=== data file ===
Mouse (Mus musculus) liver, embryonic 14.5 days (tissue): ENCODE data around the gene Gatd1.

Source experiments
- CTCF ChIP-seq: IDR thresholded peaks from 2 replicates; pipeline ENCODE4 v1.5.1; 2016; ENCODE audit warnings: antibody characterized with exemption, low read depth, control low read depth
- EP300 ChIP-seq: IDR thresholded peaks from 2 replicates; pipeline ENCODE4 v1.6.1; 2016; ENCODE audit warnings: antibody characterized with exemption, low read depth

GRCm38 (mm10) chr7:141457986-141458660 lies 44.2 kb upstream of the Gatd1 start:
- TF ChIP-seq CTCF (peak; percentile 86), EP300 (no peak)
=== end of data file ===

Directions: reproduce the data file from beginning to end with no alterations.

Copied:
Mouse (Mus musculus) liver, embryonic 14.5 days (tissue): ENCODE data around the gene Gatd1.

Source experiments
- CTCF ChIP-seq: IDR thresholded peaks from 2 replicates; pipeline ENCODE4 v1.5.1; 2016; ENCODE audit warnings: antibody characterized with exemption, low read depth, control low read depth
- EP300 ChIP-seq: IDR thresholded peaks from 2 replicates; pipeline ENCODE4 v1.6.1; 2016; ENCODE audit warnings: antibody characterized with exemption, low read depth

GRCm38 (mm10) chr7:141457986-141458660 lies 44.2 kb upstream of the Gatd1 start:
- TF ChIP-seq CTCF (peak; percentile 86), EP300 (no peak)